British Prime Minister Boris Johnson has appointed his party’s first female foreign minister in a reshuffle, replacing ministers who have voiced criticism with the stated aim of tackling economic inequality after COVID-19.
Ending local inequality is the key to the agenda set in 2019 when Johnson won the Conservative Party’s largest parliamentary majority since Margaret Thatcher. But the issue has been overshadowed by COVID-19 and headlines about ministerial gaffs.
Dominic Raab’s replacement for former Secretary of Commerce Liz Truss at the Foreign Office on Wednesday stressed the underpinnings of the reform, promoting those whose governments had a bluff and promoting those who avoided crises.
“We know that the public also wants us to meet their priorities, and that’s why the Prime Minister wants to make sure we have the right team for that,” Johnson’s spokesman told reporters.
A source in Johnson’s office said the British leader would appoint ministers “with a focus on unification and equality across the country”. Finance Minister Rishi Sunak remains in office.
Truss, a favorite in the Conservative Party, moved to the foreign office of the trade department where she has completed a number of trade agreements since the UK left the European Union. Anne-Marie Trevelyan goes into business after being Minister of Climate.
She became only the second female foreign secretary in British history.
Truss replaces Raab, who has since called for resignations went on holiday in Crete when the Taliban advanced to the Afghan capital, Kabul. He was demoted to the Ministry of Justice.
To mitigate the blow, Raab was also appointed deputy prime minister, a role he played in anything but name when he stepped in to lead the government when Johnson fought for his life in hospital with COVID last year.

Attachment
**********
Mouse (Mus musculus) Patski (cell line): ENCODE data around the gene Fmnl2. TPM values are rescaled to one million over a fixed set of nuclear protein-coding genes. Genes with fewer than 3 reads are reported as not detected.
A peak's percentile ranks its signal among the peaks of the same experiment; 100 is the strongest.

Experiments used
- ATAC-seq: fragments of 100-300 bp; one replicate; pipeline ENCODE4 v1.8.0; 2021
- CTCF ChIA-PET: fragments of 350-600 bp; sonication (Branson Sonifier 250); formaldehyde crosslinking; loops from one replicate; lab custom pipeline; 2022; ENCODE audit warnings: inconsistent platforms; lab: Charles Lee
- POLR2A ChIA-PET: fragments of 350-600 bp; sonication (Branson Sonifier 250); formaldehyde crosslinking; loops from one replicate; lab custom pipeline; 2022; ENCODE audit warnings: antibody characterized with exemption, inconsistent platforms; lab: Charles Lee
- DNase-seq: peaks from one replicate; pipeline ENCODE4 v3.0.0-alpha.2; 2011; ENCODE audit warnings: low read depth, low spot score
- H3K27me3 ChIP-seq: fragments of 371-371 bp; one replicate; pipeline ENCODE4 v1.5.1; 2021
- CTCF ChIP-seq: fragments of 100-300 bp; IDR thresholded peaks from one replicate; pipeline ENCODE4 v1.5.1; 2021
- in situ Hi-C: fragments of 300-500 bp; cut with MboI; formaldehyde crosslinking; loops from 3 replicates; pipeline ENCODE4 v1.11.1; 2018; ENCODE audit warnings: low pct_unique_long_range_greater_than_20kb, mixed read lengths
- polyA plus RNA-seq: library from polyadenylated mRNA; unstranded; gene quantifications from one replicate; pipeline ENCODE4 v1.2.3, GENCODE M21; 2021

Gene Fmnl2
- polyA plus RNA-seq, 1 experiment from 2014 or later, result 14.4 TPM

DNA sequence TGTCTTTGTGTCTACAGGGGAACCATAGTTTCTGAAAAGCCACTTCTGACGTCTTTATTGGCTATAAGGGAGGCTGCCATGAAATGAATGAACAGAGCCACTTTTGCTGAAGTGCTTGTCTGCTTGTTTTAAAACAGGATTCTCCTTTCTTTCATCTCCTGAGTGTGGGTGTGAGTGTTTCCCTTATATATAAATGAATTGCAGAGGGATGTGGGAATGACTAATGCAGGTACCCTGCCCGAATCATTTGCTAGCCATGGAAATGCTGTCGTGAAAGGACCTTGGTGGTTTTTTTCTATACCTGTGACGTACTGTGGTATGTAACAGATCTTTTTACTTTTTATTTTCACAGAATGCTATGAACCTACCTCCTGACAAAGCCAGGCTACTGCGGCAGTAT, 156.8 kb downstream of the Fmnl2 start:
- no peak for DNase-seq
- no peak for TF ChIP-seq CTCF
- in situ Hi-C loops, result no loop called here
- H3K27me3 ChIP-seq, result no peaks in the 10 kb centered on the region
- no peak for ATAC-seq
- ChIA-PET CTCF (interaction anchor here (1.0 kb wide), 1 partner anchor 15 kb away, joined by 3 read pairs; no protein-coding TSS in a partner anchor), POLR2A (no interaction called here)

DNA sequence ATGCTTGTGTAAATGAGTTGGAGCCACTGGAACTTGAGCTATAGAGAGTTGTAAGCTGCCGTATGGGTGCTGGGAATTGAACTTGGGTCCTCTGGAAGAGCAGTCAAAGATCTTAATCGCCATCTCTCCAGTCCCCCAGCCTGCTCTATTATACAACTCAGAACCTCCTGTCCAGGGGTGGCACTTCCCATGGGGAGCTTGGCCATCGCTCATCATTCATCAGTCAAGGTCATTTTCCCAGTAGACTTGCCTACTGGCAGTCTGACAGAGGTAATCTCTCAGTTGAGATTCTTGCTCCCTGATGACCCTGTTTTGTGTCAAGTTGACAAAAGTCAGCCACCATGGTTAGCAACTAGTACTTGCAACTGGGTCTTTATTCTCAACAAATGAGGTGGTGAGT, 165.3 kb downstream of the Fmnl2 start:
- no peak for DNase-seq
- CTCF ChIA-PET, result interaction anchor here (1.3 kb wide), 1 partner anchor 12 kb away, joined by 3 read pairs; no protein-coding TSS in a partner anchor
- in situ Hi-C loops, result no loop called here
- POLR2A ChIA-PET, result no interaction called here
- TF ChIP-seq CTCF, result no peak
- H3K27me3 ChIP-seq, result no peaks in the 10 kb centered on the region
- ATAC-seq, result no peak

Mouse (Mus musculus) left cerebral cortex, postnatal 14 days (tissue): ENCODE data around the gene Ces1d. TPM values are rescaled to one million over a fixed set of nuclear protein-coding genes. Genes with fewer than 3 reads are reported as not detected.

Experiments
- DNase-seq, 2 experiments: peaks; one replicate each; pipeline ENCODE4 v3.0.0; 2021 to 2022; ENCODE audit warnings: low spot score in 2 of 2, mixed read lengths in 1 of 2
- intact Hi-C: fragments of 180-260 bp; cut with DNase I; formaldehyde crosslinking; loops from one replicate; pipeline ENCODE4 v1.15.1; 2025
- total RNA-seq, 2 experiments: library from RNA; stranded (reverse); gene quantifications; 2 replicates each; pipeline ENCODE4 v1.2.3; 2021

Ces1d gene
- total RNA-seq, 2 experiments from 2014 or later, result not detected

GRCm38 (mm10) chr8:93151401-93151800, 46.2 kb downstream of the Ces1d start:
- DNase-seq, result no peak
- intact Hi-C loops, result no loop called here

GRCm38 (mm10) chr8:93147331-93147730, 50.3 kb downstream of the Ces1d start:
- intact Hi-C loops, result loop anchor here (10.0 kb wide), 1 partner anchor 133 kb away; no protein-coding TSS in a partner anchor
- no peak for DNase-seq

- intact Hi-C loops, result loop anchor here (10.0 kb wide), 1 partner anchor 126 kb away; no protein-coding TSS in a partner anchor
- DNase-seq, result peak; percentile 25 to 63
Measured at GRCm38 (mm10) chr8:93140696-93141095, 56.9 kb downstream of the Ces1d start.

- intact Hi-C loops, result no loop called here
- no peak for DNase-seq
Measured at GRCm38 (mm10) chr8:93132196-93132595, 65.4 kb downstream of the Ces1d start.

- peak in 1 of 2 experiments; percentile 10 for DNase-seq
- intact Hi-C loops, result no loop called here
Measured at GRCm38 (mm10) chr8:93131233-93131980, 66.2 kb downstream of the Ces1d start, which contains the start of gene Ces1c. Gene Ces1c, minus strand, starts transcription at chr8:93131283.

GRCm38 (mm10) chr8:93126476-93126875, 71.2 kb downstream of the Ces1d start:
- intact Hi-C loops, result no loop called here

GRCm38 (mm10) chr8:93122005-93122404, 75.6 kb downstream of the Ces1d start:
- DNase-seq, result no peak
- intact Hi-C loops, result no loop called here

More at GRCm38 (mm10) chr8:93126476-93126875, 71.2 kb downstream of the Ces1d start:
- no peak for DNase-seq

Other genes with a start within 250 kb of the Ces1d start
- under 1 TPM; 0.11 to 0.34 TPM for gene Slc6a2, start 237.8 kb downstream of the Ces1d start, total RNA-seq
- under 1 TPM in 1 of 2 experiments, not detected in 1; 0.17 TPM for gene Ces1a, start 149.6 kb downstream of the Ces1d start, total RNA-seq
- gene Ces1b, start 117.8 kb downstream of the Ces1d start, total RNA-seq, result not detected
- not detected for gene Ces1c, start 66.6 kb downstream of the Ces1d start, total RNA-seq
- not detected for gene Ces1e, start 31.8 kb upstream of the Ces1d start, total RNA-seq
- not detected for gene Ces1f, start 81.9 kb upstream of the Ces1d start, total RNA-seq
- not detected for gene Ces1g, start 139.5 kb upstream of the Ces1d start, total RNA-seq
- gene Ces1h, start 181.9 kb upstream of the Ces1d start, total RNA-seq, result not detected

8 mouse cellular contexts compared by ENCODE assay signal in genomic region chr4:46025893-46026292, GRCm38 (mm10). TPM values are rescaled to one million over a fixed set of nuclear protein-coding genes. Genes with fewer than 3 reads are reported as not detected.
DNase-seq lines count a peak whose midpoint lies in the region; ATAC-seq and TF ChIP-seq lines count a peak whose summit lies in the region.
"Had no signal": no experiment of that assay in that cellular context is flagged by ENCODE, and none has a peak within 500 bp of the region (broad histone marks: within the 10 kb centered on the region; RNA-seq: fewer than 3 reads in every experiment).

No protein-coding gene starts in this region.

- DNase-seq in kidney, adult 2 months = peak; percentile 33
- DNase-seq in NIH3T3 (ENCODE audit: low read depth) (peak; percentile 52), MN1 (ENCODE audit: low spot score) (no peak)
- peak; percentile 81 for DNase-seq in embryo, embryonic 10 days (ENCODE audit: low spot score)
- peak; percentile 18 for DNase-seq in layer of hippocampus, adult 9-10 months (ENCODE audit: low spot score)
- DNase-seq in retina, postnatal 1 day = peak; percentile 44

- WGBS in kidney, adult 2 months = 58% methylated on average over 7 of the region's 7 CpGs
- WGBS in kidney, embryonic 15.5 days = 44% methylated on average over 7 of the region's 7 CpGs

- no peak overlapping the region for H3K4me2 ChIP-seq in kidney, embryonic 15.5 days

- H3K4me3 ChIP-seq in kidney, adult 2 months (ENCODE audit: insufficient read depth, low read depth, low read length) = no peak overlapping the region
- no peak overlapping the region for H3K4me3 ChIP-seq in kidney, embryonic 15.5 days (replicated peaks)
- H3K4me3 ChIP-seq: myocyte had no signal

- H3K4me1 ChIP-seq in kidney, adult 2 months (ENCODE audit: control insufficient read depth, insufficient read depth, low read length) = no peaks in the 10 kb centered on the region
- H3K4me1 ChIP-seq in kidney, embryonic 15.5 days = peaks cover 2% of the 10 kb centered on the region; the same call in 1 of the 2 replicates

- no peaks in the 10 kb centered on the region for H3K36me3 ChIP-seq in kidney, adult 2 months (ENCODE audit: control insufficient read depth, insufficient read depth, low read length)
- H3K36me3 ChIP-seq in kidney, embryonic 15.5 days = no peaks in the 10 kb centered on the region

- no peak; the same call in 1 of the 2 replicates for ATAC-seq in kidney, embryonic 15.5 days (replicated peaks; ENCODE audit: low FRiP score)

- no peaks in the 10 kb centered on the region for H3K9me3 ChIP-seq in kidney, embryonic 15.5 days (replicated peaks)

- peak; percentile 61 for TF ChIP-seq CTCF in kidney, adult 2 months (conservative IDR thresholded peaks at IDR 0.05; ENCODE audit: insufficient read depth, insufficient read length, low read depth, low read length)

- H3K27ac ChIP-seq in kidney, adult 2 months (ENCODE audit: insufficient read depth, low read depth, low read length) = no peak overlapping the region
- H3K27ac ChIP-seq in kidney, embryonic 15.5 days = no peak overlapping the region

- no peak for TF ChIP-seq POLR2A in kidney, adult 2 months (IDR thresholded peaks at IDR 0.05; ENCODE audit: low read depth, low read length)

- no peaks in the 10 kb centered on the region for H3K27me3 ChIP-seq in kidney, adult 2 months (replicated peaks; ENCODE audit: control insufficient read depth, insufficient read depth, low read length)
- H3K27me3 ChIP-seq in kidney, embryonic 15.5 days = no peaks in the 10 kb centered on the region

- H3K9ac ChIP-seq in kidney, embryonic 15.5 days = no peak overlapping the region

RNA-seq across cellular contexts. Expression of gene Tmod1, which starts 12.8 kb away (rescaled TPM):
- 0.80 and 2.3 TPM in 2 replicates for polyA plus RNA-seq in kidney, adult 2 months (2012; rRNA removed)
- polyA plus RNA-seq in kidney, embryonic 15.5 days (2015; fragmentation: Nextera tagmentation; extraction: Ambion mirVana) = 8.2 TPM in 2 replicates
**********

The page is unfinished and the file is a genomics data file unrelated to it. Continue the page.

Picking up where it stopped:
‘Raab is the youngest member of this Tory government to be rewarded for failure. “After his catastrophic handling of the crisis in Afghanistan, he should be completely out of government,” the opposition Liberal Democrats said.
Michael Gove, who is considered a key player in the Johnson government, has moved from his post in the Cabinet office to a housing, a department in the government center that drives policy execution. He was replaced by Stephen Barclay, a former Brexit minister.
Raab and Gove’s actions follow the dismissals of three others: Gavin Williamson as education minister, Robert Buckland as justice minister and Robert Jenrick as housing minister.
Buckland did not commit any gaffes or was criticized for his decision-making, but was urged to make room for Raab.
My letter to the Prime Minister pic.twitter.com/lelqRR3L86
– Robert Buckland (@RobertBuckland) 15 September 2021
Williamson’s downfall was widely expected after he was criticized for his handling of school closures and exams during the COVID pandemic and for the confusion of two black sportsmen.
Jenrick was under fire for his role in a one-billion-pound ($ 1.38 billion) development proposed by a Conservative donor.
It has been a privilege to serve as Education Secretary since 2019. Despite the challenges of the global pandemic, I am particularly proud of the reforms I have undertaken in Post 16 education: in high schools, our skills agenda, apprenticeships and more.
– Gavin Williamson (@GavinWilliamson) 15 September 2021
Rumors of a reform, and which may or may not be on the way, have been circulating for weeks.
Some in his party have suggested that the threat of a reform has helped ensure Johnson’s plans for a tax increase to tackle a crisis in health and social care have supported the party after it was widely criticized because it hurt the lowest earnings.
Johnson on Tuesday outlined a plan to repair pandemic restrictions if necessary, to prevent a new crisis for the NHS, which could be a difficult winter with hospitalizations rising again.
The party slipped into opinion polls and one of those replaced on Wednesday was its chairman, with former culture minister Oliver Dowden taking over the post.
Critics have accused Johnson of trying to overshadow the planned Labor opposition vote in parliament over the government’s decision to scrap extra support for low-income families.
But some conservative lawmakers said it was simply too late. One lawmaker, who spoke on condition of anonymity, described the cabinet as a boat that was “terribly covered in side roots”.